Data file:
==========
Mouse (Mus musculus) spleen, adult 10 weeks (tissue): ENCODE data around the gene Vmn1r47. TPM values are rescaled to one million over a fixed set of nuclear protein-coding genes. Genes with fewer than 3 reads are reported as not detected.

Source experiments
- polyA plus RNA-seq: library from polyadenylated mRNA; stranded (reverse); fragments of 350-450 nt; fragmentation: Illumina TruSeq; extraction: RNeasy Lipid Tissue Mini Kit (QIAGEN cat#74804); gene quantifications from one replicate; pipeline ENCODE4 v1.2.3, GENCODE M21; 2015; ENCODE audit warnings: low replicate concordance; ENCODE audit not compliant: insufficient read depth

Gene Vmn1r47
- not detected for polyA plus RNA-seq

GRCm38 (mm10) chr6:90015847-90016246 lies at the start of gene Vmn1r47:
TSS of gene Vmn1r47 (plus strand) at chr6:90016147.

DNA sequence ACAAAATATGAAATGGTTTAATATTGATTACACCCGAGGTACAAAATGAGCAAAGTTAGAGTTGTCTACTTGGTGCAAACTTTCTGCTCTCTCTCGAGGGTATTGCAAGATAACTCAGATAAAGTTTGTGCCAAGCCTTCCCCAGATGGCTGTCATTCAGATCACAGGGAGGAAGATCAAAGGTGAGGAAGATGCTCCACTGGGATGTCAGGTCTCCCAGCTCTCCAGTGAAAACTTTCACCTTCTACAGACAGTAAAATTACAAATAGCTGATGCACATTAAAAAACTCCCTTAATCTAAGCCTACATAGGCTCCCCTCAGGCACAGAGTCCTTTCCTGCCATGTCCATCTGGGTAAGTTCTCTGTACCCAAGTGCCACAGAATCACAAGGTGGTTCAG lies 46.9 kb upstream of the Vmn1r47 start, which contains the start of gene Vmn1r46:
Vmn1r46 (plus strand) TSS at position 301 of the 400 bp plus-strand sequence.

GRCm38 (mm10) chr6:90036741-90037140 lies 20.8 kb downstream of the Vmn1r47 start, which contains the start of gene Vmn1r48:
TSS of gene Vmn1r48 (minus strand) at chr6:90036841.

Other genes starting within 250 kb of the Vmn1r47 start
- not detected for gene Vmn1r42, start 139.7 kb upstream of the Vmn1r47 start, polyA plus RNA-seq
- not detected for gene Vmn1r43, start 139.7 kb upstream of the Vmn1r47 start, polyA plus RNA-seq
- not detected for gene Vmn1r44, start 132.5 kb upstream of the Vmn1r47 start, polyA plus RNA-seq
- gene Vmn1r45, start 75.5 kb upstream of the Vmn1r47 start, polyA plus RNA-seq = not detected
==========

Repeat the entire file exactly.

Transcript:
Mouse (Mus musculus) spleen, adult 10 weeks (tissue): ENCODE data around the gene Vmn1r47. TPM values are rescaled to one million over a fixed set of nuclear protein-coding genes. Genes with fewer than 3 reads are reported as not detected.

Source experiments
- polyA plus RNA-seq: library from polyadenylated mRNA; stranded (reverse); fragments of 350-450 nt; fragmentation: Illumina TruSeq; extraction: RNeasy Lipid Tissue Mini Kit (QIAGEN cat#74804); gene quantifications from one replicate; pipeline ENCODE4 v1.2.3, GENCODE M21; 2015; ENCODE audit warnings: low replicate concordance; ENCODE audit not compliant: insufficient read depth

Gene Vmn1r47
- not detected for polyA plus RNA-seq

GRCm38 (mm10) chr6:90015847-90016246 lies at the start of gene Vmn1r47:
TSS of gene Vmn1r47 (plus strand) at chr6:90016147.

DNA sequence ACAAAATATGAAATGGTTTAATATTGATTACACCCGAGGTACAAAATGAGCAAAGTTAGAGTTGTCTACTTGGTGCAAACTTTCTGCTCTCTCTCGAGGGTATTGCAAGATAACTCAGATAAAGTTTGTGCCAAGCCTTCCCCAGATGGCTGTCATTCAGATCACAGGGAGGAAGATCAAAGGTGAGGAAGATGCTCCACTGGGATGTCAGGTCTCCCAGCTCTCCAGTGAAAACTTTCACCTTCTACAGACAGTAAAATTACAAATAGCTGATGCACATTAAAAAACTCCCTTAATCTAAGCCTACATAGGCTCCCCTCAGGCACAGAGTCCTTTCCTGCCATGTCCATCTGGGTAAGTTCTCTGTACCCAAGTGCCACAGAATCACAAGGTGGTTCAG lies 46.9 kb upstream of the Vmn1r47 start, which contains the start of gene Vmn1r46:
Vmn1r46 (plus strand) TSS at position 301 of the 400 bp plus-strand sequence.

GRCm38 (mm10) chr6:90036741-90037140 lies 20.8 kb downstream of the Vmn1r47 start, which contains the start of gene Vmn1r48:
TSS of gene Vmn1r48 (minus strand) at chr6:90036841.

Other genes starting within 250 kb of the Vmn1r47 start
- not detected for gene Vmn1r42, start 139.7 kb upstream of the Vmn1r47 start, polyA plus RNA-seq
- not detected for gene Vmn1r43, start 139.7 kb upstream of the Vmn1r47 start, polyA plus RNA-seq
- not detected for gene Vmn1r44, start 132.5 kb upstream of the Vmn1r47 start, polyA plus RNA-seq
- gene Vmn1r45, start 75.5 kb upstream of the Vmn1r47 start, polyA plus RNA-seq = not detected